As critics rolled out their top-albums-of-2013 lists, one Americana record kept popping up: Jason Isbell’s “Southeastern,” which was recognized by a variety of outlets – from The Huffington Post and NPR to Rolling Stone and Entertainment Weekly.
And the Nashville-based singer-songwriter/guitarist/band leader knew all along it was good.
“I spent more time working on it. I didn’t go out and drink anymore, so I had time to really work on the lyrics and focus on it,” he says. “In some cases, the fact that I cleaned my life up and got sober after so many years and I got married and wound up in a happy place – it helped people pick it up and put the needle down for the first time. But that only works with one listen. At the end of the day, had it been an album that was subpar or less than great, people would’ve ignored it.”
“Southeastern” certainly has gained him a larger audience. Last summer, the Visulite Theatre had to turn people away from his sold-out show. Thursday, he moves to the larger Neighborhood Theatre.
Until 2013, Isbell was known as a former Drive-By Trucker who left the successful band (and divorced the band’s bassist) to pursue a solo career. Going it alone wasn’t easy at first.
“There’s always that kind of startup time when you’re going to lose money and have difficult decisions to make in order to get the right people around you and playing to enough people where the word spreads,” he says.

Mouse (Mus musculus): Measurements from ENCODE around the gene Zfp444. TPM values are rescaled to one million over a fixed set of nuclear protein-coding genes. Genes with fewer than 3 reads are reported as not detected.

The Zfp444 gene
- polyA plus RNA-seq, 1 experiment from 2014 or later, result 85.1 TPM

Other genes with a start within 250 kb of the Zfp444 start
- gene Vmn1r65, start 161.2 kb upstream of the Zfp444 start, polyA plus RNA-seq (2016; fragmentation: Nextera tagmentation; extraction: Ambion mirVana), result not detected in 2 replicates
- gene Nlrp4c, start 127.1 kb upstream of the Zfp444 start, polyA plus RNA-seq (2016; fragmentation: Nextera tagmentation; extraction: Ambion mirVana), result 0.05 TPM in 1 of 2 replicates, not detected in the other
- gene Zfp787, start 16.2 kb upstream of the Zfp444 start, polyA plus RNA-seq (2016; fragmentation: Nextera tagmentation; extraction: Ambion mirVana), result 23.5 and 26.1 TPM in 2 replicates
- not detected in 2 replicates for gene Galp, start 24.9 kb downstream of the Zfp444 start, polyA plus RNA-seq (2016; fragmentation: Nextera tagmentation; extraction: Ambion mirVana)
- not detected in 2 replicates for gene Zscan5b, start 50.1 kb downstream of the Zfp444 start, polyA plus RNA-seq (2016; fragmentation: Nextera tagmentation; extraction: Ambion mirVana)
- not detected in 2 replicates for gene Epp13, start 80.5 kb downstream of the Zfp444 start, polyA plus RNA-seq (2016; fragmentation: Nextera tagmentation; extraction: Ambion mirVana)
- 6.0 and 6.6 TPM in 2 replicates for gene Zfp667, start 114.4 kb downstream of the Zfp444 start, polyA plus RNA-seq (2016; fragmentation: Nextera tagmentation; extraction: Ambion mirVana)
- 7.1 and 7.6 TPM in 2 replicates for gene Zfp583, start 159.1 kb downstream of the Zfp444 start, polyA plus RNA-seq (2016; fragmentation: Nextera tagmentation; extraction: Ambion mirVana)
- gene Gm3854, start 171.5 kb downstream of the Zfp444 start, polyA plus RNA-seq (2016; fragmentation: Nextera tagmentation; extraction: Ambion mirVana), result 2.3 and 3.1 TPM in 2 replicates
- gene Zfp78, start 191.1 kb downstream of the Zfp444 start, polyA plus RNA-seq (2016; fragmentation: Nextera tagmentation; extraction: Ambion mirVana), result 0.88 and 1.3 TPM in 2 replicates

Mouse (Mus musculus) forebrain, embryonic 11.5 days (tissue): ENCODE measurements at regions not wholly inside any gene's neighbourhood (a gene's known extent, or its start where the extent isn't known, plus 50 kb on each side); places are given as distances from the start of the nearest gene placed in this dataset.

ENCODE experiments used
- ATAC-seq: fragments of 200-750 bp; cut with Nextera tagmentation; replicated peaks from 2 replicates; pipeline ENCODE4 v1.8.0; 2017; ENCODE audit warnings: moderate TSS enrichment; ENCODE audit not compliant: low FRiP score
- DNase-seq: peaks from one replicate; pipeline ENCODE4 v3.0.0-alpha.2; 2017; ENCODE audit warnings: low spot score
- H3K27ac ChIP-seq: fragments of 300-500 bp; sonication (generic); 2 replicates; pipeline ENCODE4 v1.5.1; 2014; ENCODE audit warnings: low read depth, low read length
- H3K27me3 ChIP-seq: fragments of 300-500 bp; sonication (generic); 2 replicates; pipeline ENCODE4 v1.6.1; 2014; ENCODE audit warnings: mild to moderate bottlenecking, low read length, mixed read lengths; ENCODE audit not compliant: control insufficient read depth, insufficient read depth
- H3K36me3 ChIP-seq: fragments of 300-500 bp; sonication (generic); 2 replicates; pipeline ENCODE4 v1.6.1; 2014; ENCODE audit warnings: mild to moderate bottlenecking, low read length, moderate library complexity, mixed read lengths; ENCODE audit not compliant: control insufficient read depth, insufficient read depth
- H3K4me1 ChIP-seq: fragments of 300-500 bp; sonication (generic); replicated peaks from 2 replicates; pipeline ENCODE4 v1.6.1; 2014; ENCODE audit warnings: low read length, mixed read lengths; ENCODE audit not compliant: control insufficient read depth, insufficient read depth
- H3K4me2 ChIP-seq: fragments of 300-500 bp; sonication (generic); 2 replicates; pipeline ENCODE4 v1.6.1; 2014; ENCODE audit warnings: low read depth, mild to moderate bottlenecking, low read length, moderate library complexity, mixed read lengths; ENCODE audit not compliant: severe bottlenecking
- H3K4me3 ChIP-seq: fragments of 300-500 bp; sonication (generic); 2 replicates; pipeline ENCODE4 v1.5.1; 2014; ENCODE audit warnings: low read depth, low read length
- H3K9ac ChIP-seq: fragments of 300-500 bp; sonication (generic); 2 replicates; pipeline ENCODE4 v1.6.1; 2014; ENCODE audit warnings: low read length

“(The Truckers had) gotten to a point where we were comfortable, riding around in a bus, and we had a crew,” Isbell says. “I didn’t know how to plug in my own amplifiers when we started touring this band. I remember at a show early on standing in front of my amplifier with a cord in each hand and (current bassist) Jimbo (Hart) walked up and said, ‘You don’t know how to set up your own s---, you son of a …’ But that served us well. It’s good to be hungry, whether it’s voluntary or not.”
Isbell’s songwriting has been the key to capturing the attention of listeners. He tackles sobriety and love after the storm, as well as tricky subjects like cancer (“Elephant”) and child abuse (“Yvette”). It’s heavy stuff, and it’s not exactly autobiographical. Isbell is very much a literate storyteller.
“I think the most important part is details, and not making broad strokes,” he says. “There’s only one story. A lot of people in college fiction will tell you that there’s three. I think we’re all telling the same story over and over. The individuality inside of that is found by focusing on the details.”
While some songs do “fall out fully formed,” Isbell works on others for months and focuses on his phrasing.
“I revise the majority of my songs, making sure the phrasing is perfect,” he says. “That’s something I like about the best rappers. Somebody like Jay-Z or Kanye West or even Macklemore now – those people are really great at having very musical phrasing. They can say a statement that’s awkward … but still make it work rhythmically. I spend a lot of time with that.”
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